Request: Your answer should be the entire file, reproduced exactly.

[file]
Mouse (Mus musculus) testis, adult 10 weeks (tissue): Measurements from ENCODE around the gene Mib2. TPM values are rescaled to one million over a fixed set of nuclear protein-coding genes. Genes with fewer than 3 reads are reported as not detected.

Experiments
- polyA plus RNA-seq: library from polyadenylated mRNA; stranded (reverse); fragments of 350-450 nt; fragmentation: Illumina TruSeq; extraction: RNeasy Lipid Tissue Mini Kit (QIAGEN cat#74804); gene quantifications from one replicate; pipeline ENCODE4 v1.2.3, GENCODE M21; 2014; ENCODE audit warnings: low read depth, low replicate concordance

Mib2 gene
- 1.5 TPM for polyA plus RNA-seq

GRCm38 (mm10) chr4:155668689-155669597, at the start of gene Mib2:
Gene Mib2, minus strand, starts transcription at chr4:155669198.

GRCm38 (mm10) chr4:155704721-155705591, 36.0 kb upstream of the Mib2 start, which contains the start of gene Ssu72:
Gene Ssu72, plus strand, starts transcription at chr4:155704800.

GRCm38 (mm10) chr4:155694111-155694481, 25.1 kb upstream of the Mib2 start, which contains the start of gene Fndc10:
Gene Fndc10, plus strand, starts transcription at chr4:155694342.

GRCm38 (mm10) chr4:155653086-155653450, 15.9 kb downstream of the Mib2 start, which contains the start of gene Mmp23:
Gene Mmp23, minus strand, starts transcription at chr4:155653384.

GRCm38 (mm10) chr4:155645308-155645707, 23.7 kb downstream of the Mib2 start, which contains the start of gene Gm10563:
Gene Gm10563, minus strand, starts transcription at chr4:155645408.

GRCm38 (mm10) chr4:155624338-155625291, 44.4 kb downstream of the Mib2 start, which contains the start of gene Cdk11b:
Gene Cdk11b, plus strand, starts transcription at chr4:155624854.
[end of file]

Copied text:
Mouse (Mus musculus) testis, adult 10 weeks (tissue): Measurements from ENCODE around the gene Mib2. TPM values are rescaled to one million over a fixed set of nuclear protein-coding genes. Genes with fewer than 3 reads are reported as not detected.

Experiments
- polyA plus RNA-seq: library from polyadenylated mRNA; stranded (reverse); fragments of 350-450 nt; fragmentation: Illumina TruSeq; extraction: RNeasy Lipid Tissue Mini Kit (QIAGEN cat#74804); gene quantifications from one replicate; pipeline ENCODE4 v1.2.3, GENCODE M21; 2014; ENCODE audit warnings: low read depth, low replicate concordance

Mib2 gene
- 1.5 TPM for polyA plus RNA-seq

GRCm38 (mm10) chr4:155668689-155669597, at the start of gene Mib2:
Gene Mib2, minus strand, starts transcription at chr4:155669198.

GRCm38 (mm10) chr4:155704721-155705591, 36.0 kb upstream of the Mib2 start, which contains the start of gene Ssu72:
Gene Ssu72, plus strand, starts transcription at chr4:155704800.

GRCm38 (mm10) chr4:155694111-155694481, 25.1 kb upstream of the Mib2 start, which contains the start of gene Fndc10:
Gene Fndc10, plus strand, starts transcription at chr4:155694342.

GRCm38 (mm10) chr4:155653086-155653450, 15.9 kb downstream of the Mib2 start, which contains the start of gene Mmp23:
Gene Mmp23, minus strand, starts transcription at chr4:155653384.

GRCm38 (mm10) chr4:155645308-155645707, 23.7 kb downstream of the Mib2 start, which contains the start of gene Gm10563:
Gene Gm10563, minus strand, starts transcription at chr4:155645408.

GRCm38 (mm10) chr4:155624338-155625291, 44.4 kb downstream of the Mib2 start, which contains the start of gene Cdk11b:
Gene Cdk11b, plus strand, starts transcription at chr4:155624854.